When I first heard the buzz that a Rolling Stones exhibition was scheduled to rock up at London’s smart Saatchi Gallery, I cleared my diary for June 2016, and waited … patiently … for the tickets to go on sale.
Why, thanks to my 70s-hip parents, I’ve been surrounded by the music of these robust rockers all my life. From the moment I was allowed to put on a record all by myself (hey, a steady hand was required to land the stylus in exactly the right place on one’s parents’ precious vinyl), I was away .. dancing around the lounge to that unmistakable, original RnB sound. (along with my father, I hasten to add .. who can still bust a mean Jagger move at 76yrs old).
So, Exhibitionism .. billed as ‘a once in a lifetime interactive music exhibition on the creative life of the Rolling Stones’, proved an irresistible pull for myself and my sister, and our tickets were duly purchased.
On a warm, sunny Saturday in June we set off on the train like a couple of excited schoolgirls going off to meet boys. A quick tube-hop to Sloane Square found us in the midst of an artisan food-market, surrounded by individually decorated, human-sized ‘tongue & lips’ sculptures.
So far, so cool.
We entered the gallery … and embarked upon the hippest history lesson ever. We had read that Will Russell and Abbott Miller of Pentagram (the world’s largest independent design consultancy, and where Charlie Watts had once worked as a Graphic Designer) had led the huge project of designing the exhibition space. And according to Russell, they had “approached the space as if it were a set list for a concert” viewing it as “a performance rather than an exhibition”.
We weren’t disappointed. As we moved from room to room, we encountered a flawlessly curated collection of floor-to-ceiling multi-screen video footage of the Stones through the years, original press-photographs, authentic news clips, sights and sounds … the treats just kept on coming.
The London flat the band had rented in Edith Grove in the penny-scrimping early 60s had been completely recreated, down to overflowing ashtrays, rising damp, messy beds, empty beer bottles, records and record sleeves strewn around and a squalid kitchen! Were we just imagining the pungent aroma of greasy food mixed with nicotine and fags? I’m not entirely sure. In the background, we were treated to a recording of the band members re-telling memories of their starting-out days at Edith Grove.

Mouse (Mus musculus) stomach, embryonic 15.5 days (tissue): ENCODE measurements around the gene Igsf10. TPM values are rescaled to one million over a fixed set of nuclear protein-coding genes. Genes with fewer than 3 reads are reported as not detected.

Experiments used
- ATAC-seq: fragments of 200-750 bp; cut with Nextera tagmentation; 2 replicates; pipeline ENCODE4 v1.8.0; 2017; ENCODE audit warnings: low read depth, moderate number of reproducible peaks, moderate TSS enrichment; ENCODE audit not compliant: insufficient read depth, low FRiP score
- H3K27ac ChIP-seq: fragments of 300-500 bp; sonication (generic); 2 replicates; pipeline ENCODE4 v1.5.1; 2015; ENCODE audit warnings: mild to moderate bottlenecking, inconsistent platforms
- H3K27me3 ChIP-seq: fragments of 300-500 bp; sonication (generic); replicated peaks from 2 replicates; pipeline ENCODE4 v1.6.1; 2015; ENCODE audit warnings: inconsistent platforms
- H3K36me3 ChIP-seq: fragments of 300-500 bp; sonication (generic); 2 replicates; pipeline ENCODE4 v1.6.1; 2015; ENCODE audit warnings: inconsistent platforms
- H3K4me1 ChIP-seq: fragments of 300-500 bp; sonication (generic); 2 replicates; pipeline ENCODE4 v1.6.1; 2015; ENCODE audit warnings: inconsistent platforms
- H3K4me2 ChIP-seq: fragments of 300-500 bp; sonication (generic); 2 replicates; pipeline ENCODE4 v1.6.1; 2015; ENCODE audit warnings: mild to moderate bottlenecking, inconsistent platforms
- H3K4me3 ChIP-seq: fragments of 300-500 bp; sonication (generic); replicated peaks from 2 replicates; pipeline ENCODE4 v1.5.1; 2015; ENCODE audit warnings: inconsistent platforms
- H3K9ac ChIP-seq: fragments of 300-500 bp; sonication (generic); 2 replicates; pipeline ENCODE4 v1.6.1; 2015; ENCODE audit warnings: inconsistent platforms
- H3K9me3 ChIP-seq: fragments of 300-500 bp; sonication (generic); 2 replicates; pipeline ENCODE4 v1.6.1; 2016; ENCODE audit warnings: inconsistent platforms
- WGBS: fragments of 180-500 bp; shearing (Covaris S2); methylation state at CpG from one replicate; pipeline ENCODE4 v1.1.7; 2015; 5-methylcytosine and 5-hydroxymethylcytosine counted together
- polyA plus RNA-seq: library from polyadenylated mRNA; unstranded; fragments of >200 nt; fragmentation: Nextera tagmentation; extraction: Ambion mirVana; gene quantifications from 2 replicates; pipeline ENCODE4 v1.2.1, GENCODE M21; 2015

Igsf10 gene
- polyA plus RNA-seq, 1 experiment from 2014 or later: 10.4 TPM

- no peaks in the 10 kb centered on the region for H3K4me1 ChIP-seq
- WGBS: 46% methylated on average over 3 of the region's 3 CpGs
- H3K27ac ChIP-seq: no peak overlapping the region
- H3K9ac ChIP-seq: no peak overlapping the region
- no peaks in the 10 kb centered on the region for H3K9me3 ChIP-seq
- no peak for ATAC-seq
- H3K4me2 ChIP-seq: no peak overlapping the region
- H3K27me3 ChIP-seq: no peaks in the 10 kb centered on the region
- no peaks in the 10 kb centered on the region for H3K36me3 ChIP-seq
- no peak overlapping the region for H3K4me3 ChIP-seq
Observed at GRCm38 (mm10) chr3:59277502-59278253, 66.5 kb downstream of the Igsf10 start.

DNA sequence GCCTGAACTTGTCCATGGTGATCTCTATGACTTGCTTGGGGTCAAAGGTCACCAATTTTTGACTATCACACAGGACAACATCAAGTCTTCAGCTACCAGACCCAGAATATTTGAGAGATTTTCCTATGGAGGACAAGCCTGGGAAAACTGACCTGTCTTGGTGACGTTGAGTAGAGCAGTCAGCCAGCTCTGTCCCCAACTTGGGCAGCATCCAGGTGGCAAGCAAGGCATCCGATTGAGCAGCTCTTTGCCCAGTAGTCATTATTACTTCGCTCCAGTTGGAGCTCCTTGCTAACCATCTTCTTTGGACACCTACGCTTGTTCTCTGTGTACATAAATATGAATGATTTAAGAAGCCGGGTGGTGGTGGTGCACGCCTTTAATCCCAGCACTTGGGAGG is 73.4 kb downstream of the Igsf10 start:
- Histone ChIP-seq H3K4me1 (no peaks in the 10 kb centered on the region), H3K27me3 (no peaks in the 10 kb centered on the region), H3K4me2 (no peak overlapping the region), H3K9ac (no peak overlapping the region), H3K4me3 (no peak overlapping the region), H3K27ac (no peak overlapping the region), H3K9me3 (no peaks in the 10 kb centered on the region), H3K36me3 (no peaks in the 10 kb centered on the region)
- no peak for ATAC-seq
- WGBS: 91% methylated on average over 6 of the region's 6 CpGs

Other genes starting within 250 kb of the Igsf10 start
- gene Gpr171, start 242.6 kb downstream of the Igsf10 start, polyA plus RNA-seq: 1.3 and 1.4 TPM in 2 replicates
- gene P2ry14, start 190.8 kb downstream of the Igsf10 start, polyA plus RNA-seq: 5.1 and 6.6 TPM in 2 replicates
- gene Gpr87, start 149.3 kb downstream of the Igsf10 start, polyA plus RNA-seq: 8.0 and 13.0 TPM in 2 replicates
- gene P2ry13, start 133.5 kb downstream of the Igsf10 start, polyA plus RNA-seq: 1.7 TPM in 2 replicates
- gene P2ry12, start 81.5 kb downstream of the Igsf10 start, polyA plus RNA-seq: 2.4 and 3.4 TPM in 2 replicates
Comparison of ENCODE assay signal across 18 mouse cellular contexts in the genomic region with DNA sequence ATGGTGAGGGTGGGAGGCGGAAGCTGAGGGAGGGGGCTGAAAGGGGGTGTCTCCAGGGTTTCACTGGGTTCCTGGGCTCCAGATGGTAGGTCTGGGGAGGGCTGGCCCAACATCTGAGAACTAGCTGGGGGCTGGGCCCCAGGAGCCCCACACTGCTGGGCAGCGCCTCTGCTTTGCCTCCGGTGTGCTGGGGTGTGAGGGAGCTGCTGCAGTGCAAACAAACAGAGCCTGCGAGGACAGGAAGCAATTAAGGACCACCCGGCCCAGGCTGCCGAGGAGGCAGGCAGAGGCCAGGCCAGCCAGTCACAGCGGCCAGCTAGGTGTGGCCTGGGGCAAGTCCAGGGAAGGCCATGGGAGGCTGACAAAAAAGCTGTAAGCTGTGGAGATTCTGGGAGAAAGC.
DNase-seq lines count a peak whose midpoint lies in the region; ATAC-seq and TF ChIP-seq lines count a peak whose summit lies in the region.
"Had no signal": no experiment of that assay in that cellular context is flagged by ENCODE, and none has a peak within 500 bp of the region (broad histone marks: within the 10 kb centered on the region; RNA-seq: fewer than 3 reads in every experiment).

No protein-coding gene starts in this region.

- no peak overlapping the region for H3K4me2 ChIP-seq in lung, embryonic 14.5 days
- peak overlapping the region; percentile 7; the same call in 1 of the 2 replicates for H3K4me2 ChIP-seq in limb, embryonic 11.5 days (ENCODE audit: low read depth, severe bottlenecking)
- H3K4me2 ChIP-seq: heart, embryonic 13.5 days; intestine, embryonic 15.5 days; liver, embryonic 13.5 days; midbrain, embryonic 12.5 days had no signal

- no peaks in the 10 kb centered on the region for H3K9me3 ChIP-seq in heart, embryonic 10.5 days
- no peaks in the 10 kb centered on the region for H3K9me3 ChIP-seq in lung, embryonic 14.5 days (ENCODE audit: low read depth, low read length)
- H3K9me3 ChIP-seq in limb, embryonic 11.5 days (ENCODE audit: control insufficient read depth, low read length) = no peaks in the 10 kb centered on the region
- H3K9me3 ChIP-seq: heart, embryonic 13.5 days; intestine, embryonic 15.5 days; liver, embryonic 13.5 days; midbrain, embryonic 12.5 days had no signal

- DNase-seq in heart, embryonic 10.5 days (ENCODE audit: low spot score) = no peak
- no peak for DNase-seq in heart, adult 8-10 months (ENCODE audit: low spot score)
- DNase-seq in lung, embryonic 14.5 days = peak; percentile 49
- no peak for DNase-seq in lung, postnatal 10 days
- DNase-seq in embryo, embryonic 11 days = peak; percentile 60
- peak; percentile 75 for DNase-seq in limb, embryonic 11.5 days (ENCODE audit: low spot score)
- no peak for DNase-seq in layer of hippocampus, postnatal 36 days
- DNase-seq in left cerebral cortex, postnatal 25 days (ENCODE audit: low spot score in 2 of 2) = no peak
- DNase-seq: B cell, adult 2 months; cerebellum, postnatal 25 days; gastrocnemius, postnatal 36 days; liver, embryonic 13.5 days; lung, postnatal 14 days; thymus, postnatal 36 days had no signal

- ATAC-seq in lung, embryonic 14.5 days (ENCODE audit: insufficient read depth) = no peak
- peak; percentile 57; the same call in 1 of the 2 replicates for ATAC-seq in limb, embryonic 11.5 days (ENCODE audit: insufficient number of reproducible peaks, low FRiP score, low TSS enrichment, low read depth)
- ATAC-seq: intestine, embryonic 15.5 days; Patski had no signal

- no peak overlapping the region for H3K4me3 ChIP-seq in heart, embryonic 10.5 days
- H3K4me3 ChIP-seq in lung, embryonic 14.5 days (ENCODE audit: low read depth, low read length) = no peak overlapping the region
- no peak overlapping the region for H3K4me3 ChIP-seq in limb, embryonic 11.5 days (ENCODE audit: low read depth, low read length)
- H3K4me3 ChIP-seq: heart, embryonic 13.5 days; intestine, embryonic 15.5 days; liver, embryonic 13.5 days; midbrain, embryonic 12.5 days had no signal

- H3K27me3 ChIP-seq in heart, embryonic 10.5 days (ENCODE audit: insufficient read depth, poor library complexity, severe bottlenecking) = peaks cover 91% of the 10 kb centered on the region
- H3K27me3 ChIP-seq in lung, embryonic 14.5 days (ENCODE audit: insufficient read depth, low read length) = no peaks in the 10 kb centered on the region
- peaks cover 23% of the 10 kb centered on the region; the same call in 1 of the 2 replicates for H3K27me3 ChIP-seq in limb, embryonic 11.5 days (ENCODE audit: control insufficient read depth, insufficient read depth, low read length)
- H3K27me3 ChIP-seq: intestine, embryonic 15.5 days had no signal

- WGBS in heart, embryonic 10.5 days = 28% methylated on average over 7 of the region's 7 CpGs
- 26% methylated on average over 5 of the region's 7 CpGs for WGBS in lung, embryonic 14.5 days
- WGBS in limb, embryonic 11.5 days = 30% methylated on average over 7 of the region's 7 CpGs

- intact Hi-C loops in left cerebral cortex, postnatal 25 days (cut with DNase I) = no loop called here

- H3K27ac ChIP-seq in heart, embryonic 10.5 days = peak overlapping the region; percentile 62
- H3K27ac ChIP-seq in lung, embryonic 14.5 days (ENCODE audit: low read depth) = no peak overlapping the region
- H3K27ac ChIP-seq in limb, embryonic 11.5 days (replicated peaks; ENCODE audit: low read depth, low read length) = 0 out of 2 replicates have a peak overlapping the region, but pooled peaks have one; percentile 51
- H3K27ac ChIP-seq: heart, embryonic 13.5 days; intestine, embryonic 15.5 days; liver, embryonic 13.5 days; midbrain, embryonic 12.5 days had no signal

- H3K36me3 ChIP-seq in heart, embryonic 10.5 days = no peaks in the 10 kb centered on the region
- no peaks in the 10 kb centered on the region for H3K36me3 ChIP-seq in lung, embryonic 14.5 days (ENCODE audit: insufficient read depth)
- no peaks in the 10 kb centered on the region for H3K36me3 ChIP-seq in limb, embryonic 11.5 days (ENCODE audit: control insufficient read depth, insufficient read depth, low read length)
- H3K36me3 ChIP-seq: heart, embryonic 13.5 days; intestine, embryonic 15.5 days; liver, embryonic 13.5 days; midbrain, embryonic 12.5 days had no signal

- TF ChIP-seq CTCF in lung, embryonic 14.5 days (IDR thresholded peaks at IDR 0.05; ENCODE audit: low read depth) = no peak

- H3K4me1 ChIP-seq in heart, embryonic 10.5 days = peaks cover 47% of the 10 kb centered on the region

We moved on to some well thought-out interactive areas, which allowed us to experience a fully-equipped recording studio, remix our own tracks and play video interviews with the producers who had worked with the band. A highlight (for me) were the displays of priceless, actual guitars, actually owned and lovingly played by Keith, Ronnie and Bill Wyman over the years. Right there, on show, in all their shimmering glory. A short piece of blurb accompanied each guitar, and it was interesting to learn that Keith, having such a personal affinity with all of his beloved instruments, refers to each guitar as ‘he’ and ‘him’.
Moving on, we entered the exciting and creative section of the exhibition which had been completely devoted to art and design. We learned the story of the renowned ‘mouth and tongue’ logo, designed by John Pasche, the young Royal College of Art student whom Mick Jagger had commissioned after seeing his designs at the RCA final degree show in 1970 (the original artwork of which can be viewed at London’s V&A Museum).
Of course the show would not have been complete without their famously fabulous and flamboyant collection of costumes, worn by band members at various gigs and concerts spanning the decades; Alexander McQueen being one of a few legendary designers behind some of these creations. It’s said that Mick can still slip easily into the white (Michael Fish-designed) poet’s robe ‘dress’ he wore onstage for their Hyde Park concert in 1969. I can believe it.
What a day. After a fantastic 2 hours of rock and roll escapism, for us Exhibitionism ended on a high .. so to speak. I won’t give it away here, but it involved a short queue and an obligatory pair of 3D glasses.
The Rolling Stones Exhibitionism at the Saatchi Gallery closes on Sunday 4th September 2016. Tickets are still available and can be purchased via the website: http://www.stonesexhibitionism.com/faq/